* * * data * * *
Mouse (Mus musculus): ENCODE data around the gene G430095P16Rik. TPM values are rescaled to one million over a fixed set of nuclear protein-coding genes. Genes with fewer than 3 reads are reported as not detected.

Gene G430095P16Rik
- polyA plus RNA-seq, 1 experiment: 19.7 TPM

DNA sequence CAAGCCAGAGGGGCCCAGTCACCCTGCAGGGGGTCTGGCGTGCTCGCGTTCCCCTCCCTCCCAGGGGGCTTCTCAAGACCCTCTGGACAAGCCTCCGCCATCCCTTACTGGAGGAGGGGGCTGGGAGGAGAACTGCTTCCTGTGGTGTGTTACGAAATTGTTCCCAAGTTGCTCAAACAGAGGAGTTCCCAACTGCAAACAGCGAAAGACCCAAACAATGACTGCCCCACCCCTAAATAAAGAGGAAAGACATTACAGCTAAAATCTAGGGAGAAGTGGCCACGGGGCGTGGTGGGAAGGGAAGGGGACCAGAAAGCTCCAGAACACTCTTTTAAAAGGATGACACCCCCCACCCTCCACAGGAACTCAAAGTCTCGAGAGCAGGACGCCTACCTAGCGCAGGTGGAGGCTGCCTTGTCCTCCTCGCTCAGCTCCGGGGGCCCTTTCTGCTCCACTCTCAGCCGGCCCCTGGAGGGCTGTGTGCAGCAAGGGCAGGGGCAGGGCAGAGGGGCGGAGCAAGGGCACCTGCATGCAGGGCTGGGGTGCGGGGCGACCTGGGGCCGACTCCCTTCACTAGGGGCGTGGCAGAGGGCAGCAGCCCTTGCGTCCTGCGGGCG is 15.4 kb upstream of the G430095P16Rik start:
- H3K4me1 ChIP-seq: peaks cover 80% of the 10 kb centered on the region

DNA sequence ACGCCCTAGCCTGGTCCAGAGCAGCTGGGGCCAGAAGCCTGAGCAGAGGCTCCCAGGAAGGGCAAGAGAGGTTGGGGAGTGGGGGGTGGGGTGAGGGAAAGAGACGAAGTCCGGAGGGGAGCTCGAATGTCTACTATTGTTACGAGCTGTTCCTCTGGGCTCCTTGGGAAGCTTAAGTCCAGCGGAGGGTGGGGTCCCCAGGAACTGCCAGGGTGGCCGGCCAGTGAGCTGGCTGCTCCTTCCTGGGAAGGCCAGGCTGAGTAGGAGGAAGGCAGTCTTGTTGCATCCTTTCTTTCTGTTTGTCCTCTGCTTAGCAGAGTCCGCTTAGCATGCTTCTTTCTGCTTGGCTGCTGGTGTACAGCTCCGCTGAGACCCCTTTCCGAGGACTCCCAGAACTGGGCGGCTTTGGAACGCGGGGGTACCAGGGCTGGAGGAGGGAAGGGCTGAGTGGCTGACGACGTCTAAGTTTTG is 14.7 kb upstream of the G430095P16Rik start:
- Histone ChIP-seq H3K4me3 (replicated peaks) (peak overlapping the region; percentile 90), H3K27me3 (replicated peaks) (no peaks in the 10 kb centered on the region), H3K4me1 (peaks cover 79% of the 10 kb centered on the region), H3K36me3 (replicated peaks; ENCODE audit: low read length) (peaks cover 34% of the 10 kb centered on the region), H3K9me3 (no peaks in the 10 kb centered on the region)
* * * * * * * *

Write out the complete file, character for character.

Mouse (Mus musculus): ENCODE data around the gene G430095P16Rik. TPM values are rescaled to one million over a fixed set of nuclear protein-coding genes. Genes with fewer than 3 reads are reported as not detected.

Gene G430095P16Rik
- polyA plus RNA-seq, 1 experiment: 19.7 TPM

DNA sequence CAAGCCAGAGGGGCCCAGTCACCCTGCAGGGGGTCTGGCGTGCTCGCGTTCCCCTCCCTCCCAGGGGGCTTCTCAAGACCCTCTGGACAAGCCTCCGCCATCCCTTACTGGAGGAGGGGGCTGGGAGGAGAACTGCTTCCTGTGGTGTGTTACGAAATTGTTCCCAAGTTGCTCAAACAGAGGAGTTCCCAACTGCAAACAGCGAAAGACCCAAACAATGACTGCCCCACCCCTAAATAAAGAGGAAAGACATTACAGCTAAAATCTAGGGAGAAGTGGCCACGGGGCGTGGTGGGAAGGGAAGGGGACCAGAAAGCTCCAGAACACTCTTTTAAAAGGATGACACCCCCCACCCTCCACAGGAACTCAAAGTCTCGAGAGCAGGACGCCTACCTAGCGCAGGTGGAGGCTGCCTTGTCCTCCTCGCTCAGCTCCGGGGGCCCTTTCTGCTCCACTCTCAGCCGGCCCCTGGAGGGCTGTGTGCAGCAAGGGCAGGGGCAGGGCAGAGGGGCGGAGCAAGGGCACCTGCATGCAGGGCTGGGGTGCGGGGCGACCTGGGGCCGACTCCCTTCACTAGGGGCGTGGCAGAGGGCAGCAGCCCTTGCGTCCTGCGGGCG is 15.4 kb upstream of the G430095P16Rik start:
- H3K4me1 ChIP-seq: peaks cover 80% of the 10 kb centered on the region

DNA sequence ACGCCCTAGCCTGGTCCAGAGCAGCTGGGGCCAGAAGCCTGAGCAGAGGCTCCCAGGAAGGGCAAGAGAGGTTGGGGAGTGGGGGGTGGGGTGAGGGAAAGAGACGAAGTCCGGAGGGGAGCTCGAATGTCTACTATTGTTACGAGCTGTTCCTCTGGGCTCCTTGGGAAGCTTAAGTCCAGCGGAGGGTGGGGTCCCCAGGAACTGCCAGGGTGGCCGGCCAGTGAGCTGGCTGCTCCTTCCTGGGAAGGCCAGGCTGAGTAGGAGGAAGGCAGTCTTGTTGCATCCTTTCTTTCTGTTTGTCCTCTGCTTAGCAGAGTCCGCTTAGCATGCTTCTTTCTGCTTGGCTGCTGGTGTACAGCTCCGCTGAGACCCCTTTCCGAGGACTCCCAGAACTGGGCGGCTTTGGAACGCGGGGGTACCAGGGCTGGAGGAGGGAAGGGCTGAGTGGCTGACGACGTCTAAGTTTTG is 14.7 kb upstream of the G430095P16Rik start:
- Histone ChIP-seq H3K4me3 (replicated peaks) (peak overlapping the region; percentile 90), H3K27me3 (replicated peaks) (no peaks in the 10 kb centered on the region), H3K4me1 (peaks cover 79% of the 10 kb centered on the region), H3K36me3 (replicated peaks; ENCODE audit: low read length) (peaks cover 34% of the 10 kb centered on the region), H3K9me3 (no peaks in the 10 kb centered on the region)